Buster Keaton at his best

Today's TV

April 17, 1997|By Chris Kaltenbach | Chris Kaltenbach,SUN STAFF

Yesterday, an evening of Charlie Chaplin. Tonight, Buster Keaton. Thank you, TCM.

"Friends" (8 p.m.-8: 30 p.m., WBAL, Channel 11) -- The millionaire she's struggling to fall in love with buys Monica a restaurant, meaning she could finally realize her dream of becoming a head chef. But wouldn't accepting it lead poor Pete (Jon Favreau) to believe she likes him more than she does? Meanwhile, Joey and Chandler adopt an Easter chick and struggle to be the fowlest parents they can be. NBC.

"The World's Deadliest Volcanoes" (9 p.m.-10 p.m., WMAR, Channel 2) -- An hour of things that blow up real good. ABC.

"Seinfeld" (9 p.m.-9: 30 p.m., WBAL, Channel 11) -- In a repeat from January, George finds who he believes is the perfect girlfriend: a beautiful woman who thinks he's great and spends her free time (in fact, spends all her time) in jail. All the fun of having a girlfriend, but none of the entanglements of actually having to spend time with her that is, until she shows up at his front door one day. How very George. And very funny. NBC.

"Moloney" (9 p.m.-10 p.m., WJZ, Channel 13) -- Tough but compassionate (and glib-as-heck) cop shrink Nick Moloney (Peter Strauss) tries to save a girl from being pulled back into the gang life he thought she had left behind. CBS.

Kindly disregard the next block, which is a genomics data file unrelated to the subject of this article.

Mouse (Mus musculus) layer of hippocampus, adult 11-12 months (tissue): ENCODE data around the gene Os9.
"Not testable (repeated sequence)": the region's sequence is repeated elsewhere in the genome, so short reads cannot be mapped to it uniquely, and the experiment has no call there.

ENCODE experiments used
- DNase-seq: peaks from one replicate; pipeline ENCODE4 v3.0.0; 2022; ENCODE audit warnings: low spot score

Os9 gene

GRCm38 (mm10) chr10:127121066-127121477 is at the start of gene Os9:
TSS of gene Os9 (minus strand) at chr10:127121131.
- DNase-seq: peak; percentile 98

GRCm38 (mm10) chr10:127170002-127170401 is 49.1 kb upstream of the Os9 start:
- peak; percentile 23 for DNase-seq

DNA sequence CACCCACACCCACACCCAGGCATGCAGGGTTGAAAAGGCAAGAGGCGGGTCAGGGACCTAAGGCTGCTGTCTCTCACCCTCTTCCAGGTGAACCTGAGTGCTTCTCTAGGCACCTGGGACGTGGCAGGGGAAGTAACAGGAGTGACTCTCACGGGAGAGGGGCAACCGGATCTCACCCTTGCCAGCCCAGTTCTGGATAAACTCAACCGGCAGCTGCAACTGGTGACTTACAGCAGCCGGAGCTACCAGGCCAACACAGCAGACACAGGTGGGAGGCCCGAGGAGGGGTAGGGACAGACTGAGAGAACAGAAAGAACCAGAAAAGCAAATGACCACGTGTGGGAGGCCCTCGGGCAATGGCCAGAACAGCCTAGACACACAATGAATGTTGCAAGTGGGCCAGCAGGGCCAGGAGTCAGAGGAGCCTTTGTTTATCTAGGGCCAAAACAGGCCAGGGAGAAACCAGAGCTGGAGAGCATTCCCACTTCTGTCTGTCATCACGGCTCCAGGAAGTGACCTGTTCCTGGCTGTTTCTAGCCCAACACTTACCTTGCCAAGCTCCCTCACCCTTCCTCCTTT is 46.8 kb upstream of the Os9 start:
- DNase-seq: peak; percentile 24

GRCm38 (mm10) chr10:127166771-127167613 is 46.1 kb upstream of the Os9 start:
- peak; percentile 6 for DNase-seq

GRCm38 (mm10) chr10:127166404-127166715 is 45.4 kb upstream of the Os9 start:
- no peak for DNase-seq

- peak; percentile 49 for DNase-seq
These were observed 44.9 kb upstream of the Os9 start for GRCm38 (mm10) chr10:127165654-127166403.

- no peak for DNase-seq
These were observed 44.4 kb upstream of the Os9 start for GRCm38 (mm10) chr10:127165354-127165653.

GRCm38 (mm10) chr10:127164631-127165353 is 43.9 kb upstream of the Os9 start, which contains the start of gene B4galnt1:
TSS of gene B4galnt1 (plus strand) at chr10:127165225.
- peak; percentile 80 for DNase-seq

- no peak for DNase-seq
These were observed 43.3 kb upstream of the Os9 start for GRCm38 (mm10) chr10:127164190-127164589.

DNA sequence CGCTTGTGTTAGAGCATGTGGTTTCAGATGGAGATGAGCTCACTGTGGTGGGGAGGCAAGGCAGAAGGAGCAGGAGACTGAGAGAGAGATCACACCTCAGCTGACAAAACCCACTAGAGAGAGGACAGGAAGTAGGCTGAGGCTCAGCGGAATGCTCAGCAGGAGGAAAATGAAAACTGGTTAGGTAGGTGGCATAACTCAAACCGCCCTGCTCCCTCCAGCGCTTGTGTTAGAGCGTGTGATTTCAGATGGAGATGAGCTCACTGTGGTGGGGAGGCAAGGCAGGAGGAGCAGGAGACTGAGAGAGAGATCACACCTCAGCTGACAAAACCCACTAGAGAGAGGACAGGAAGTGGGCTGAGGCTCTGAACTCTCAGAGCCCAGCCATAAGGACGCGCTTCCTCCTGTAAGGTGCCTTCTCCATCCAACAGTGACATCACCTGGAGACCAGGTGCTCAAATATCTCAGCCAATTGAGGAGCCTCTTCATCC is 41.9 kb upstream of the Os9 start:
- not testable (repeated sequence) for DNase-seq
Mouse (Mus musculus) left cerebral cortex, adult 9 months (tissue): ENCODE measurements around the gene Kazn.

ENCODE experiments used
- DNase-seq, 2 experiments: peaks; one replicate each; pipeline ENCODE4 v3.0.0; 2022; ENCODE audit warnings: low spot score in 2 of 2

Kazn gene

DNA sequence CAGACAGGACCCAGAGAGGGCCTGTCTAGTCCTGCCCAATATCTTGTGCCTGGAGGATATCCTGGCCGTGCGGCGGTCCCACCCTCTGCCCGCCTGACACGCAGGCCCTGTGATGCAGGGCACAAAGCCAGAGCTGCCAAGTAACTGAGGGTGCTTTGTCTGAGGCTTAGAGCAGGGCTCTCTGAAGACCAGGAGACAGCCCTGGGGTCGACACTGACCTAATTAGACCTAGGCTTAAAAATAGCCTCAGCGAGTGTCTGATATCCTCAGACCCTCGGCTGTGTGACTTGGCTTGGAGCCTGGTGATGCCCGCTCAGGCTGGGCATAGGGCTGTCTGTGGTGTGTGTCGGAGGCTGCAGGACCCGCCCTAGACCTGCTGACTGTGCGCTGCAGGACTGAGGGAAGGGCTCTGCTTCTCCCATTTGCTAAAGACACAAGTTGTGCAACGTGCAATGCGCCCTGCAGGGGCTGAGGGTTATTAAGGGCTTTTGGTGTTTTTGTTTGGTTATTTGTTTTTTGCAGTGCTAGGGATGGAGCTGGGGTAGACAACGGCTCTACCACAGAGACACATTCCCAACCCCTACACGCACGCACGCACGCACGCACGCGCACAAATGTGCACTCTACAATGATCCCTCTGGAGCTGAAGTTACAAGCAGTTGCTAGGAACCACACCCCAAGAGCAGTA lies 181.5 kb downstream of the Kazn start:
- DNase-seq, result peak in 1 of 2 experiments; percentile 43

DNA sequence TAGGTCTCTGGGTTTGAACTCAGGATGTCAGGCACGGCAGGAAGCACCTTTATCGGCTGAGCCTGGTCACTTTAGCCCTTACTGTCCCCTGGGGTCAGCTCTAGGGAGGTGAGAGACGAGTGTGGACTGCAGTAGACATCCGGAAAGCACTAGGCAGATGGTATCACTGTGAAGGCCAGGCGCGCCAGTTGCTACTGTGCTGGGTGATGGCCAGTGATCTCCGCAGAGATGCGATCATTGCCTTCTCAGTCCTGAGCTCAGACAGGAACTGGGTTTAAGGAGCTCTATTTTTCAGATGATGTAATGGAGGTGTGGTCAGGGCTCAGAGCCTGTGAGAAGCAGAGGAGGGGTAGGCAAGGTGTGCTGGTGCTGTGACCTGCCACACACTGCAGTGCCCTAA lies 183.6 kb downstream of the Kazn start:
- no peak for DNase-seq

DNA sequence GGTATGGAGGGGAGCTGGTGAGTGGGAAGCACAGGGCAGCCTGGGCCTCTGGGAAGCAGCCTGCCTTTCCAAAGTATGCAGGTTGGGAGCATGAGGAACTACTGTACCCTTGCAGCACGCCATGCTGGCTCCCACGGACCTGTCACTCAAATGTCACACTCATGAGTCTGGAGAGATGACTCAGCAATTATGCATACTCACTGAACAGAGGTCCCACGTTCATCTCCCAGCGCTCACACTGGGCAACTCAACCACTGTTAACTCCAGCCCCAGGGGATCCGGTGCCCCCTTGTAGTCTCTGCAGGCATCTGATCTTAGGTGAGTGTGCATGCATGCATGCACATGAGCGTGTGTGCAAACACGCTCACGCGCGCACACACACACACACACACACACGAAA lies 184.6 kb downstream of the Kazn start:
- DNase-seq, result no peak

"Turning Point" (10 p.m.-11 p.m., WMAR, Channel 2) -- Diane Sawyer continues her chat with Sammy "The Bull" Gravano. ABC.

"ER" (10 p.m.-11 p.m., WBAL, Channel 11) -- Greene has to publish, if he's going to become a teacher. Hathaway's worried she did lousy on the medical boards. Carter pushes to have a man operated on, even after being warned the patient might not survive the surgery. Weaver treats a suicidal AIDS patient. Benton tries to make nice with Carla. And the Kitchen Sink shows up as a guest star. (Not really, but the show seems to have everything else.) NBC.


"Buster Keaton: A Hard Act to Follow" (8 p.m.-11 p.m., repeats 12: 30 a.m.-3: 30 a.m.), "The Cameraman" (11 p.m.-12: 30 a.m.), "Spite Marriage" (3: 30 a.m.-4: 50 a.m.) and "What! No Beer" (4: 50 a.m.-6 a.m., TCM) -- Even more than Chaplin (whose pathos can sometimes wear thin), Buster Keaton can still delight audiences; among the three great silent movie clowns, his humor still seems the freshest (although the woefully neglected Harold Lloyd, showcased on TCM tomorrow, should not be underestimated). The three-hour "Hard Act to Follow," from the brilliant film historians David Gill and Kevin Brownlow, offers a fine overview of his career and his genius. "Cameraman," with Buster as a newsreel cameraman desperately trying to impress a girl, is a fine example of what he could do with that famous deadpan of his. So is "Marriage," in which he plays a pants presser pretending to be a millionaire (again, to impress a girl). "Beer," his last American starring vehicle, is something of a sad relic, one of a series of uninspired talkies he did at MGM (many, including this one, with Jimmy Durante) after the studio had wrested creative control from him.

Pub Date: 4/17/97

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